9 found
Sort by:
  1. Martin L. Jönsson & Elias Assarsson (forthcoming). A Problem for Confirmation Theoretic Accounts of the Conjunction Fallacy. Philosophical Studies:1-13.
    This paper raises a principled objection against the idea that Bayesian confirmation theory can be used to explain the conjunction fallacy. The paper demonstrates that confirmation-based explanations are limited in scope and can only be applied to cases of the fallacy of a certain restricted kind. In particular; confirmation-based explanations cannot account for the inverse conjunction fallacy, a more recently discovered form of the conjunction fallacy. Once the problem has been set out, the paper explores four different ways for the (...)
    No categories
    Direct download (2 more)  
     
    My bibliography  
     
    Export citation  
  2. Martin L. Jönsson, Ulrike Hahn & Erik J. Olsson (2015). The Kind of Group You Want to Belong To: Effects of Group Structure on Group Accuracy. Cognition 142:191-204.
    There has been much interest in group judgment and the so-called 'wisdom of crowds'. In many real world contexts, members of groups not only share a dependence on external sources of information, but they also communicate with one another, thus introducing correlations among their responses that can diminish collective accuracy. This has long been known, but it has-to date-not been examined to what extent different kinds of communication networks may give rise to systematically different effects on accuracy. We argue that (...)
    Direct download (3 more)  
     
    My bibliography  
     
    Export citation  
  3. Martin L. Jönsson (2014). Semantic Holism and Language Learning. Journal of Philosophical Logic 43 (4):725-759.
    Holistic theories of meaning have, at least since Dummett’s Frege: The Philosophy of language, been assumed to be problematic from the perspective of the incremental nature of natural language learning. In this essay I argue that the general relationship between holism and language learning is in fact the opposite of that claimed by Dummett. It is only given a particular form of language learning, and a particular form of holism, that there is a problem at all; in general, for all (...)
    Direct download (5 more)  
     
    My bibliography  
     
    Export citation  
  4. Martin L. Jönsson (2013). A Reliabilism Built on Cognitive Convergence: An Empirically Grounded Solution to the Generality Problem. Episteme 10 (3):241-268.
    Process-reliabilist analyses of justification and knowledge face the generality problem. Recent discussion of this problem turns on certain untested empirical assumptions that this paper investigates. Three experiments are reported: two are free-naming studies that support the existence of a basic level in the previously unexplored domain of names for belief-forming processes; the third demonstrates that reliability judgments for the basic-level belief-forming process types are very strongly correlated with the corresponding justification and knowledge judgments. I argue that these results lend support (...)
    Direct download (6 more)  
     
    My bibliography  
     
    Export citation  
  5. Martin L. Jönsson (2013). Linguistic Convergence in Verbs for Belief-Forming Processes. Philosophical Psychology 28 (1):114-138.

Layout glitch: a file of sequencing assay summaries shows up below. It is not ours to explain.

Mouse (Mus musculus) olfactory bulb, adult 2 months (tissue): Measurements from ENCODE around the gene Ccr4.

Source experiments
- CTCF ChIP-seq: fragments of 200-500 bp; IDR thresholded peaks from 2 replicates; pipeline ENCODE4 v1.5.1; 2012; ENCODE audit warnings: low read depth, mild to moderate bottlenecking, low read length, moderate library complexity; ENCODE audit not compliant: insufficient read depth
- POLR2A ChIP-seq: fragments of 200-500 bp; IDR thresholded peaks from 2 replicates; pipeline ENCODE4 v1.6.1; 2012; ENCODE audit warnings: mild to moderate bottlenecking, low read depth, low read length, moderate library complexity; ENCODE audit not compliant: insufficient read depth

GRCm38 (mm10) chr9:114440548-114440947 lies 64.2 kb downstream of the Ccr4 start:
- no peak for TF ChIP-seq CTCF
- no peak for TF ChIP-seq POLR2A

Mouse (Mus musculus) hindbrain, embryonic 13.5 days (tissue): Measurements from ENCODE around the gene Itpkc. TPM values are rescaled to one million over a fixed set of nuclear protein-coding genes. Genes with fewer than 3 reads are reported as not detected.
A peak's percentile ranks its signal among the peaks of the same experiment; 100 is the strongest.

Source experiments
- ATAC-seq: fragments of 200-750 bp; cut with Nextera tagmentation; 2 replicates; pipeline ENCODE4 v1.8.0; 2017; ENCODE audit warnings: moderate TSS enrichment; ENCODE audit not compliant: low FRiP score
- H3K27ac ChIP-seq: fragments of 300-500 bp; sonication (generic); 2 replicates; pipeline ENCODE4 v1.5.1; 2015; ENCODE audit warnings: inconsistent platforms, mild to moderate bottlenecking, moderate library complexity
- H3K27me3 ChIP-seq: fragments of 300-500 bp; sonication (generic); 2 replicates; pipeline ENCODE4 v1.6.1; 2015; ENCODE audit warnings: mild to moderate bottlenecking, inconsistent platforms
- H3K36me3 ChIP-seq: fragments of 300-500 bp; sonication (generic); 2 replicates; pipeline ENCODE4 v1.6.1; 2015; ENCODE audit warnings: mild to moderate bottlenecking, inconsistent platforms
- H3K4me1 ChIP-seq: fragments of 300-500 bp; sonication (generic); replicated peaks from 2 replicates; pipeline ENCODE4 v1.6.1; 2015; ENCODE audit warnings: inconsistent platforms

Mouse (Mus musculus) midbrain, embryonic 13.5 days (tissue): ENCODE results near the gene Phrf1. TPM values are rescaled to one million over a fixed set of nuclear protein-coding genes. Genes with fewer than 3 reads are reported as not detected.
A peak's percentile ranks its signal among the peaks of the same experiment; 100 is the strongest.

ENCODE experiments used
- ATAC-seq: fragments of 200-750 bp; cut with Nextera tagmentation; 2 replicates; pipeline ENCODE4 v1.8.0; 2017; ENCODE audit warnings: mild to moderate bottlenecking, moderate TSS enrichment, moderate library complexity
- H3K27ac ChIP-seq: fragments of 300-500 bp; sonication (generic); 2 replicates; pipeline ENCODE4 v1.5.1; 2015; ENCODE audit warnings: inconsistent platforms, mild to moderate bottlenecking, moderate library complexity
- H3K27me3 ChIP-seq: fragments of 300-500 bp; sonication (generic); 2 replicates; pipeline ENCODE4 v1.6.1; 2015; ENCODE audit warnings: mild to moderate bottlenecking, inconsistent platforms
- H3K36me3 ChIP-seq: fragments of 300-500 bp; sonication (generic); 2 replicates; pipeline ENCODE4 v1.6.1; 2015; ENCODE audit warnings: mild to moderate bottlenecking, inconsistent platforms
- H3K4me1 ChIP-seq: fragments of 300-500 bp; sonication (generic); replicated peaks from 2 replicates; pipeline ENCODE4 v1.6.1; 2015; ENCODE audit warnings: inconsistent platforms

This paper has two goals. First, it aims to investigate the empirical assumptions of a recent proposal due to Olsson (forthcoming), according to which the generality problem for process-reliabilism can be approached by recruiting patterns and models from the basic-level research in cognitive psychology. Second, the paper attempts to generalize findings in the basic-level literature pertaining to concrete nouns to the abstract verbs that denote belief-forming processes. I will demonstrate that verbs for belief-forming processes exhibit the kind of linguistic convergence (...)
    Direct download (4 more)  
     
    My bibliography  
     
    Export citation  
  6. Martin L. Jönsson & Elias Assarsson (2013). Shogenji's Measure of Justification and the Inverse Conjunction Fallacy. Synthese 190 (15):3075-3085.
    This paper takes issue with a recent proposal due to Shogenji (Synthese 184:29–48, 2012). In his paper, Shogenji introduces J, a normatively motivated formal measure of justification (and of confirmation), and then proceeds to recruit it descriptively in an explanation of the conjunction fallacy. We argue that this explanation is undermined by the fact that it cannot be extended in any natural way to the inverse conjunction fallacy, a more recently discovered, closely related fallacy. We point out that since the (...)
    Direct download (6 more)  
     
    My bibliography  
     
    Export citation  
  7. Erik J. Olsson & Martin L. Jönsson (2011). Kinds of Learning and the Likelihood of Future True Beliefs: Reply to Jäger on Reliabilism and the Value Problem. Theoria 77 (3):214-222.
    We reply to Christoph Jäger's criticism of the conditional probability solution (CPS) to the value problem for reliabilism due to Goldman and Olsson (2009). We argue that while Jäger raises some legitimate concerns about the compatibility of CPS with externalist epistemology, his objections do not in the end reduce the plausibility of that solution.
    Direct download (5 more)  
     
    My bibliography  
     
    Export citation  
  8. Martin L. Jönsson & James A. Hampton (2008). On Prototypes as Defaults (Comment on Connolly, Fodor, Gleitman and Gleitman, 2007). Cognition 106 (2):913-923.
    Direct download (2 more)  
     
    My bibliography  
     
    Export citation  
  9. Martin L. Jönsson & Ingar Brinck (2005). Compositionality and Other Issues in the Philosophy of Mind and Language An Interview with Jerry Fodor. Theoria 71 (4):294-308.
    Direct download (4 more)  
     
    My bibliography  
     
    Export citation